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position on neck?

Discussion in 'Technique [BG]' started by Meat, Oct 31, 2010.


  1. Meat

    Meat

    Oct 24, 2010
    Hey all, i noticed recently that when i play bass for my band i always play as close to the top of the bass (tward the nut), but when i see other bands play live the bassist plays about half way down the neck. what are the pros and cons of this? is it just for the higher sound?
     
  2. Playing higher up gives you more choices with less stretching. You can go up, down and across. If you're down by the nut, you can pretty much only go up.

    Depends on the tune as well.
     
  3. Art Araya

    Art Araya

    May 29, 2006
    Palm Coast, FL
    Also the notes sound different when played on different strings in different positions on the neck. For example, the same note "C" can be played on the E string (8th fret) and the A string (3rd fret). But their timbres are different. I'll sometimes choose where to play a note based on the timbre I'm after.

    Not sure if timbre is the precise term to describe what I'm speaking of but you get the idea.
     
  4. mambo4

    mambo4

    Jun 9, 2006
    Dallas
    There are basically 2 main reasons to choose to play higher up:
    - the timber of the note
    - the moveable scale shapes are easier to apply.
     
  5. Samsound

    Samsound

    Sep 28, 2010
    Incudentally, this is one of the top reasons to go with a fiver - more time in the phat zone and less in the piano zone.
     
  6. +1. I like to play in the middle of the fretboard, I find it easier, however, the band wants me to use the lower notes - so I do.
     
  7. EricF

    EricF Habitual User

    Sep 26, 2005
    Pasadena, CA
    I suspect your band is making ignorant assumptions.
     
  8. Art Araya

    Art Araya

    May 29, 2006
    Palm Coast, FL
    Well maybe.

    What if he's playing an F on the eight fret of the A string but his band wants the low F on the E string? That wouldn't be ignorant of them necessarily.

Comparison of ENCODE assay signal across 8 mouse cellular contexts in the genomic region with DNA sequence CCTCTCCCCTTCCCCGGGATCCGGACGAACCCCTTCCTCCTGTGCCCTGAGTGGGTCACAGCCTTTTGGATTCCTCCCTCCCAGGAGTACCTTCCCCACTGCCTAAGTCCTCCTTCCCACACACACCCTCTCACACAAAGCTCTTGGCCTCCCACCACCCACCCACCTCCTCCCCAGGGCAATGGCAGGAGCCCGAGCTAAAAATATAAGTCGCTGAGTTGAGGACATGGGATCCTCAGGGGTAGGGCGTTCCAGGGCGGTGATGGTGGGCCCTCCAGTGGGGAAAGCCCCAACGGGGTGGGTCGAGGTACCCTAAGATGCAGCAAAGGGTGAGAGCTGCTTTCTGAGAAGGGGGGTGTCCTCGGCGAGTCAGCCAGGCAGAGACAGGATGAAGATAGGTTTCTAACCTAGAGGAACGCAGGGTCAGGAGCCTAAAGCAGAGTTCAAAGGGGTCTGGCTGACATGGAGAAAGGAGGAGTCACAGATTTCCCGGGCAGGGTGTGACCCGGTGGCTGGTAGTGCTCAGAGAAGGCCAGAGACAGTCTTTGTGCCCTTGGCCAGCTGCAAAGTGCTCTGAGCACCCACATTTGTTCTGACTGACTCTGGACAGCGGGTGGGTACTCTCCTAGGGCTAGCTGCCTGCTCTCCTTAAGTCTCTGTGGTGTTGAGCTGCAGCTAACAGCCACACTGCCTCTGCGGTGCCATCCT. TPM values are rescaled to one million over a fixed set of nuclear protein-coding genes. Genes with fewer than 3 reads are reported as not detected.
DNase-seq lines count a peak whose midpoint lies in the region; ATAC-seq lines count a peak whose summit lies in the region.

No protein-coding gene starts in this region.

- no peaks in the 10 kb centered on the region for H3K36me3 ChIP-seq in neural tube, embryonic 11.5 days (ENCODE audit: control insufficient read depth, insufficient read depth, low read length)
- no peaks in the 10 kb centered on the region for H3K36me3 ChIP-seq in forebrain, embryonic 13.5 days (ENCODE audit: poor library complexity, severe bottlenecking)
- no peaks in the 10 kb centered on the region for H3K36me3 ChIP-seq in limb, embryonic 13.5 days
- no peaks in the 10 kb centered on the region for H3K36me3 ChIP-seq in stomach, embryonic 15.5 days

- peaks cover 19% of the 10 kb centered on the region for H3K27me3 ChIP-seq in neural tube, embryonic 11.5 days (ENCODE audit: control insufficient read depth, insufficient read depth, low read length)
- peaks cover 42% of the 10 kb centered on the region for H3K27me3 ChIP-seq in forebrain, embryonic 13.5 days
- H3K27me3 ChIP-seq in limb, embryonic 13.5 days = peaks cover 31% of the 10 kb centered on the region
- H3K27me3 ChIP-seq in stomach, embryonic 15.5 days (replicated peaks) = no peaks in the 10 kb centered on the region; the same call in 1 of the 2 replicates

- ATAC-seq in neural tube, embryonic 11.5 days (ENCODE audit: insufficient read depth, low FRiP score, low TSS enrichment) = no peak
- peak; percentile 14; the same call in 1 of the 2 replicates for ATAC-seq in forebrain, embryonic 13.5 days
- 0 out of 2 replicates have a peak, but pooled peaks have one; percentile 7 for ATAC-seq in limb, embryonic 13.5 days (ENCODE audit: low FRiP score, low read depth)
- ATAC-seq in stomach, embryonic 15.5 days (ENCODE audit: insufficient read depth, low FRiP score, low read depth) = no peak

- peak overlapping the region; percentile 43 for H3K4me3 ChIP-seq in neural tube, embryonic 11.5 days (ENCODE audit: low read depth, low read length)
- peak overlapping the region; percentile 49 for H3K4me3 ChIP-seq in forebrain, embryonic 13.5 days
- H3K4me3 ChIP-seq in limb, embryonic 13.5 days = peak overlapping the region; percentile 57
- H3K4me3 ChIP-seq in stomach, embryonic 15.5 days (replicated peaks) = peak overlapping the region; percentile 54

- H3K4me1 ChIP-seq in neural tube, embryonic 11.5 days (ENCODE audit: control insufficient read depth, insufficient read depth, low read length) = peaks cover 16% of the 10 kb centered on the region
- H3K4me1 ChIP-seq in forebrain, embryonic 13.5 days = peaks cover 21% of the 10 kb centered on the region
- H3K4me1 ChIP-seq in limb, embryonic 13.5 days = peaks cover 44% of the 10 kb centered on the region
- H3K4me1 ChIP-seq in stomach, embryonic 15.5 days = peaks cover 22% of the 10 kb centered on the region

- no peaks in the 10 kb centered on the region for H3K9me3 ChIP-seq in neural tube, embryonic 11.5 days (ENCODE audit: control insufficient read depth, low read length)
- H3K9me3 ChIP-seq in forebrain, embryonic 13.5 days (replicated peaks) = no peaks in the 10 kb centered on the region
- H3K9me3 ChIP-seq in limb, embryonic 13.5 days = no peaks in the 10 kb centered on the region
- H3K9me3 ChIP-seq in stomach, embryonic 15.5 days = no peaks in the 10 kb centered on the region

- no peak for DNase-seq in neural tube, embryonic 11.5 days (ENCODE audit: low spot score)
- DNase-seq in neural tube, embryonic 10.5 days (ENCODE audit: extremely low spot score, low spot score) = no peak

Or perhaps he's noodling around too much in the upper register and his band just wants him to lay down the foundation. Perhaps this is their way of communicating that to him?

    Tough to know without hearing their side.
     
  9. tjh

    tjh Supporting Member

    Mar 22, 2006
    Minnesota
    I tend to prefer mid to upper neck positions, unless the song calls for first position .. reasons being ... comfort for aging shoulders, easier fingering for arthritic hands, and probably most important most of the time the 'punchier' tone tends to articulate and cut in the mix better with less 'woof' ( I like old rounds) ... also, to a much smaller extent, it gives me the ability to slide up into the notes as needed ... JMHO
     
  10. Yes it is the F they do not like. I've been playing the key of C at the 8th fret. They like me to play the C on the A string 3rd fret and grab the F on the E string as you mentioned.

    It's a little thing, I don't mind. Puts me in the same spot for the key of G stuff.
     
  11. DarkArwen

    DarkArwen

    Oct 29, 2009
    What Mambo said. Plus I have shorter fingers so player higer up is a lot more comfortable for me, in addition to giving me more choices.
     
  12. Art Araya

    Art Araya

    May 29, 2006
    Palm Coast, FL
    Wow - pretty lucky guess on my part.